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Rapport Building and Communicating Organising and Planning

Top 10 Qualities You Need to be a Coach

Register / Login to Access. These transferable skills and abilities can be applied to any sphere of coaching. They will help you build rapport with the people you coach and will contribute significantly to maximising their experience, ensuring it is both enjoyable and rewarding

In coaching circles, there is a phrase that crops up time and time again. It is prevalent in handbooks, coach education courses and online learning platforms and is a favourite expression of coach developers:

There is no one-size-fits-all approach to coaching.”

Don’t mistake this for a banal coaching cliché. Its frequent use should not detract from its value or its truth. Coaching is a people business and people are complex.

People’s incentives for engaging in sport and physical activity are wider than the sky. Their lifestyles and backgrounds are equally diverse. And what’s more, people’s individual wants, needs, goals and interests are in a constant state of flux. They are adapted, modified, discarded and reborn at regular points throughout their journey.

With the coach’s role to nurture and inspire people to perform and improve in accordance with their ever-changing needs and impulses, it is imperative coaches make a concerted effort to get to know every person they interact with, to understand what drives them to want to come back week after week, so that they can respond appropriately.

And to do this, they must possess a toolkit of essential skills and behaviours that strengthen their versatility and thus their ability to flex and tackle any coaching challenge that comes their way.

The good news is that these indispensable qualities are transferable – meaning they can be applied to any setting.

To become the best coach that you can be, and to help the people you coach achieve their best, it is vital you sharpen each one. And here are some handy tips – an illustrative but not exhaustive list – that will help you do just that.

The golden nuggets of advice have been collated from conversations, interviews and tips posted by members of ConnectedCoaches, UK Coaching’s free-to-join online community for coaches of all sports and activities.
 

  • Communicate clearly. Whether you are transmitting information verbally, non-verbally (visual gestures or facial expressions) or in writing, ensure the people you coach understand the message.
  • Communicate just one message at a time and, where possible, give an example to support your message.
  • Don’t assume that your participants know what you want.
  • Say ‘please’ and ‘thank you’ when talking within your groups. This is a powerful way to establish rapport.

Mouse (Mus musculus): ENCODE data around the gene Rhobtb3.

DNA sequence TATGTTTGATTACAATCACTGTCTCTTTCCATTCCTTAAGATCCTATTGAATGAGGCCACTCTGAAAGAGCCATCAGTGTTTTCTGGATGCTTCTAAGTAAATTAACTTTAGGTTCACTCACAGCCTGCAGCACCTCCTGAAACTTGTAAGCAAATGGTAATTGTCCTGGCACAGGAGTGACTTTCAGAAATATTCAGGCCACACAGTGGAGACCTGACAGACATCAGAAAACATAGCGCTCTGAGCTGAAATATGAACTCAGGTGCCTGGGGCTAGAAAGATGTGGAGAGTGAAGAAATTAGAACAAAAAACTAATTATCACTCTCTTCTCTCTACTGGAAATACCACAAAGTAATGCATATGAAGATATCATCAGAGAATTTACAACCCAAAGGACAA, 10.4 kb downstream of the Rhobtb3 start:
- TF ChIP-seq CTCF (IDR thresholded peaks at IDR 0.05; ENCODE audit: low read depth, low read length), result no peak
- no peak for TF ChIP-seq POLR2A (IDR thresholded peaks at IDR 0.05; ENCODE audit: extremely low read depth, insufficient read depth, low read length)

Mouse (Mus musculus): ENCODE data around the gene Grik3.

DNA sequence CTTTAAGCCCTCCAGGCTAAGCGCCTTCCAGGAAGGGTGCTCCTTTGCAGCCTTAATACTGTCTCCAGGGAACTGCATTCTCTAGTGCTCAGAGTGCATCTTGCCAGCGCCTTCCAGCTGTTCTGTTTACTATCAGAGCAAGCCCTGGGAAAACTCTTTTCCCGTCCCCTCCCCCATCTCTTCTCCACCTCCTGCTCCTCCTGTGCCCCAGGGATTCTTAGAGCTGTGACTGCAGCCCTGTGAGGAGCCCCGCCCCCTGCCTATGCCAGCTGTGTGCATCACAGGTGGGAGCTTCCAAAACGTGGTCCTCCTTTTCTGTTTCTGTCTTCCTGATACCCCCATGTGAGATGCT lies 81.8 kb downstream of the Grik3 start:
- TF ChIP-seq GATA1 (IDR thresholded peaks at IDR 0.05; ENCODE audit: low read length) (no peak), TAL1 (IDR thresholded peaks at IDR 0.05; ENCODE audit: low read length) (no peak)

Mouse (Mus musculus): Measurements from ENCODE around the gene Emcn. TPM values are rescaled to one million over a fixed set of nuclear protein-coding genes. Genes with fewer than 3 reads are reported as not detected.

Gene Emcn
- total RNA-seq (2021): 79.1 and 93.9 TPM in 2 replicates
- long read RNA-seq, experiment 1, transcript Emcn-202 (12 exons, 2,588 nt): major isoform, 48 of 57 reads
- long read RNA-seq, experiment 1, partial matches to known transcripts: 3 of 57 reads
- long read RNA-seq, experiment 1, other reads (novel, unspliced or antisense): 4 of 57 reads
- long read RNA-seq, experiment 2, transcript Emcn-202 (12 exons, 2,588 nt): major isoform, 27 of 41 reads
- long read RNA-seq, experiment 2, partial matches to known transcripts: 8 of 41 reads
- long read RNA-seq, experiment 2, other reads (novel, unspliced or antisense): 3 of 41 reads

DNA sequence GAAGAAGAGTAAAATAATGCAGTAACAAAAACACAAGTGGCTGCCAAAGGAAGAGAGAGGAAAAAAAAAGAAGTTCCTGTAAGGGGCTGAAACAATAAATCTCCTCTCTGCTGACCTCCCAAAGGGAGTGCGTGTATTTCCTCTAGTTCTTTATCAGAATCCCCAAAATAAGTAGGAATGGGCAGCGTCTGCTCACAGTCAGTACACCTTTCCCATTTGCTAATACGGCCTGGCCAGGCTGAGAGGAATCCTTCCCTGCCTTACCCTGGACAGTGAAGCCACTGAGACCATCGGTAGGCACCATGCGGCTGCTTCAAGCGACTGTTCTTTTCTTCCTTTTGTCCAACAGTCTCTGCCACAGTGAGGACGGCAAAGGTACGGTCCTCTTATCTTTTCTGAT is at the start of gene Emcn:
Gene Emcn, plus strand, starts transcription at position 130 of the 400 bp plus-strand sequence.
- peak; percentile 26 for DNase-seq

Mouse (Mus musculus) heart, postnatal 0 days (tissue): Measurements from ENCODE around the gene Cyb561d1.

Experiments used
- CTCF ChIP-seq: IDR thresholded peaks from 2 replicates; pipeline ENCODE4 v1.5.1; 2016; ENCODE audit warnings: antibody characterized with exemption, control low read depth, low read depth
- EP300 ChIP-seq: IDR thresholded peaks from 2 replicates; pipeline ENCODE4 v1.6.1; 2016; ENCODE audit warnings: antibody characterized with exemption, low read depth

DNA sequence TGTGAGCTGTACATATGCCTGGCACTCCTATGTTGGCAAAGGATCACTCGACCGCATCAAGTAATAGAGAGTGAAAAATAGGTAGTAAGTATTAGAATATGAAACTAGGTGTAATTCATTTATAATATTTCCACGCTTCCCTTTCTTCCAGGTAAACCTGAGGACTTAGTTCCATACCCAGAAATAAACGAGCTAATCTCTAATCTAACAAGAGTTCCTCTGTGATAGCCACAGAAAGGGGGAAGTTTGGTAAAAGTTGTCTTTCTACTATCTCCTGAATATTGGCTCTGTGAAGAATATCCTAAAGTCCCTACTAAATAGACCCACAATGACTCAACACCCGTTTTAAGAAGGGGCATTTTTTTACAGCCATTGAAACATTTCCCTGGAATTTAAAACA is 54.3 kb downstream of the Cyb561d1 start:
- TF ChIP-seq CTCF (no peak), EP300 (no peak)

• Communicating with the people you coach should be a dialogue not a monologue. Seeking to understand first is the key to great relationships and to great coaching.
  • In terms of communicating your broader philosophy, share your beliefs, strategies and expectations for the coming season with your participants – and parents – before the start of every campaign.
  • Have you thought about sketching out what is important to you as a person and coach?  It provides a great starting point for conversations with fellow coaches, athletes, parents and the wider support network.
  • Taking the time to explain why you are following certain coaching approaches and tactics is important, but making sure it is a joint effort through two-way conversation is just as important. 
  • And revisit topics at points throughout the campaign. For example, re-establishing role clarity and agreed selection policy; winning and development ethos; individual, team and performance-related goals.
  • If you are a children’s coach, always talk at their level. If they are on one knee, you go on one knee. Try to communicate face-to-face instead of talking down at them.

 

  • Use language and imagery that children can understand, and ask questions to make sure that they have listened and understood.  Allow them to summarise.  A story is a great way to capture an important message and make it ‘stick’.
  • Ask participants what practices, ideas and terminology works best for them and adapt your delivery accordingly. 
  • Signpost external resources. Don’t let your participants rely solely on you. And ask them to share them with you. Learning is two way!
  • Have confidence in your ability. You must believe in what you are doing and saying if you want to assure others. 
  • Don’t raise aspirations or hope through false promises. Be truthful to yourself and your participants when communicating feedback.  A crucial conversation often prevents a difficult conversation.
  • Creating time in your coaching sessions, often informally, will provide fertile ground. Remember, effective communication is an essential requirement of coaching as it will help you ascertain people’s individual wants and needs, relay information and provide constructive feedback. 

More resources below to help you develop your communication skills:

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